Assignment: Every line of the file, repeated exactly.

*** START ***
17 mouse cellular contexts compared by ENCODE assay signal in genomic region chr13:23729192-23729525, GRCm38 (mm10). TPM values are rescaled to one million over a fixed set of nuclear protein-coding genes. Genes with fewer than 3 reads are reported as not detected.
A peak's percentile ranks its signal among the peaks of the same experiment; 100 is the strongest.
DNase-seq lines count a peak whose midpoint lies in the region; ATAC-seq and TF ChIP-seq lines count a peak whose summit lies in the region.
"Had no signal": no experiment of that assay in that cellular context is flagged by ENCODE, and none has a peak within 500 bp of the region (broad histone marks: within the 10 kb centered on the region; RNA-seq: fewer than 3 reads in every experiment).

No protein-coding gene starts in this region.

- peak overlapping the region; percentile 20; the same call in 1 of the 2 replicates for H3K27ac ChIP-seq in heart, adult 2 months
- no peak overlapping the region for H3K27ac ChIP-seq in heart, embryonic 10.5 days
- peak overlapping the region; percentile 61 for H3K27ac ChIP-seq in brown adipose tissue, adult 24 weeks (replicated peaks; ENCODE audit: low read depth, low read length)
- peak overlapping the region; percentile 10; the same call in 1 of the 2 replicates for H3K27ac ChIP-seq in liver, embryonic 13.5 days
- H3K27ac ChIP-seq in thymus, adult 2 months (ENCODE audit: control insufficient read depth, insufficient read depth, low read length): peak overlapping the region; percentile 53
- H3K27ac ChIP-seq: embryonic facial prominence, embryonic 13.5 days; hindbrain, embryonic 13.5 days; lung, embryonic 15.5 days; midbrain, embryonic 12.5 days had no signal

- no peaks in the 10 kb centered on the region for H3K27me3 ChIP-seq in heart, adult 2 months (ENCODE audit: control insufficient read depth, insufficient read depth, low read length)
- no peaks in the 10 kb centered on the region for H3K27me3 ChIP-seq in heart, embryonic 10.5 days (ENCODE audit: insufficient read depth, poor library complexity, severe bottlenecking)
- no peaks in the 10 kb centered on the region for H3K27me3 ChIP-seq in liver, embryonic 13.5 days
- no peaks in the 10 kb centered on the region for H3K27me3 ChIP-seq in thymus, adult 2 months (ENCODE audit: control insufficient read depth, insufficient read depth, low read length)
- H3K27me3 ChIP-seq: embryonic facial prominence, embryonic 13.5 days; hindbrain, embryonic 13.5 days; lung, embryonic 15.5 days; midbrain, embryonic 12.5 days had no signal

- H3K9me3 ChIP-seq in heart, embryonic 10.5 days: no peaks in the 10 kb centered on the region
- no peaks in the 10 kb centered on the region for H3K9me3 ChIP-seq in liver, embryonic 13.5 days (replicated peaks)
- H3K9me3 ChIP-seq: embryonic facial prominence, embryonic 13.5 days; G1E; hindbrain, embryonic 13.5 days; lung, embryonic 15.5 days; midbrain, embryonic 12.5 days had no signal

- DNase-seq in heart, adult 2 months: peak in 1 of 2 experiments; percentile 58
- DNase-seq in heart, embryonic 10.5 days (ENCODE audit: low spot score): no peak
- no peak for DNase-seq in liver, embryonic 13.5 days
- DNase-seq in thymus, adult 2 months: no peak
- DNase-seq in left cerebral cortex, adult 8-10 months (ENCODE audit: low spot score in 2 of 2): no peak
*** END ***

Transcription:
17 mouse cellular contexts compared by ENCODE assay signal in genomic region chr13:23729192-23729525, GRCm38 (mm10). TPM values are rescaled to one million over a fixed set of nuclear protein-coding genes. Genes with fewer than 3 reads are reported as not detected.
A peak's percentile ranks its signal among the peaks of the same experiment; 100 is the strongest.
DNase-seq lines count a peak whose midpoint lies in the region; ATAC-seq and TF ChIP-seq lines count a peak whose summit lies in the region.
"Had no signal": no experiment of that assay in that cellular context is flagged by ENCODE, and none has a peak within 500 bp of the region (broad histone marks: within the 10 kb centered on the region; RNA-seq: fewer than 3 reads in every experiment).

No protein-coding gene starts in this region.

- peak overlapping the region; percentile 20; the same call in 1 of the 2 replicates for H3K27ac ChIP-seq in heart, adult 2 months
- no peak overlapping the region for H3K27ac ChIP-seq in heart, embryonic 10.5 days
- peak overlapping the region; percentile 61 for H3K27ac ChIP-seq in brown adipose tissue, adult 24 weeks (replicated peaks; ENCODE audit: low read depth, low read length)
- peak overlapping the region; percentile 10; the same call in 1 of the 2 replicates for H3K27ac ChIP-seq in liver, embryonic 13.5 days
- H3K27ac ChIP-seq in thymus, adult 2 months (ENCODE audit: control insufficient read depth, insufficient read depth, low read length): peak overlapping the region; percentile 53
- H3K27ac ChIP-seq: embryonic facial prominence, embryonic 13.5 days; hindbrain, embryonic 13.5 days; lung, embryonic 15.5 days; midbrain, embryonic 12.5 days had no signal

- no peaks in the 10 kb centered on the region for H3K27me3 ChIP-seq in heart, adult 2 months (ENCODE audit: control insufficient read depth, insufficient read depth, low read length)
- no peaks in the 10 kb centered on the region for H3K27me3 ChIP-seq in heart, embryonic 10.5 days (ENCODE audit: insufficient read depth, poor library complexity, severe bottlenecking)
- no peaks in the 10 kb centered on the region for H3K27me3 ChIP-seq in liver, embryonic 13.5 days
- no peaks in the 10 kb centered on the region for H3K27me3 ChIP-seq in thymus, adult 2 months (ENCODE audit: control insufficient read depth, insufficient read depth, low read length)
- H3K27me3 ChIP-seq: embryonic facial prominence, embryonic 13.5 days; hindbrain, embryonic 13.5 days; lung, embryonic 15.5 days; midbrain, embryonic 12.5 days had no signal

- H3K9me3 ChIP-seq in heart, embryonic 10.5 days: no peaks in the 10 kb centered on the region
- no peaks in the 10 kb centered on the region for H3K9me3 ChIP-seq in liver, embryonic 13.5 days (replicated peaks)
- H3K9me3 ChIP-seq: embryonic facial prominence, embryonic 13.5 days; G1E; hindbrain, embryonic 13.5 days; lung, embryonic 15.5 days; midbrain, embryonic 12.5 days had no signal

- DNase-seq in heart, adult 2 months: peak in 1 of 2 experiments; percentile 58
- DNase-seq in heart, embryonic 10.5 days (ENCODE audit: low spot score): no peak
- no peak for DNase-seq in liver, embryonic 13.5 days
- DNase-seq in thymus, adult 2 months: no peak
- DNase-seq in left cerebral cortex, adult 8-10 months (ENCODE audit: low spot score in 2 of 2): no peak